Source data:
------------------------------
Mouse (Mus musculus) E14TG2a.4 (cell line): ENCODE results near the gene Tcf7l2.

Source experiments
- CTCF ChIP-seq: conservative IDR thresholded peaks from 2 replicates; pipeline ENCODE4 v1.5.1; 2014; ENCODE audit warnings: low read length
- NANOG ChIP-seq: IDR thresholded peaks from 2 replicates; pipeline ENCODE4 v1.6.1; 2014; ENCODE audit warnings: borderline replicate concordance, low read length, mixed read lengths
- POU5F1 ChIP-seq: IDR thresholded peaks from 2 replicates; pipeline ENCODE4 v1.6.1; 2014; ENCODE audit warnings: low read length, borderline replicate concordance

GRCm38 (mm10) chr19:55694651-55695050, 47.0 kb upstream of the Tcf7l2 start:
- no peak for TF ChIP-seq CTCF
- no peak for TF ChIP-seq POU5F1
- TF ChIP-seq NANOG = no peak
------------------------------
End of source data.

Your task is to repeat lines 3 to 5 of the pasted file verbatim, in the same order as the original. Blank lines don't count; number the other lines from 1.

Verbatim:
- CTCF ChIP-seq: conservative IDR thresholded peaks from 2 replicates; pipeline ENCODE4 v1.5.1; 2014; ENCODE audit warnings: low read length
- NANOG ChIP-seq: IDR thresholded peaks from 2 replicates; pipeline ENCODE4 v1.6.1; 2014; ENCODE audit warnings: borderline replicate concordance, low read length, mixed read lengths
- POU5F1 ChIP-seq: IDR thresholded peaks from 2 replicates; pipeline ENCODE4 v1.6.1; 2014; ENCODE audit warnings: low read length, borderline replicate concordance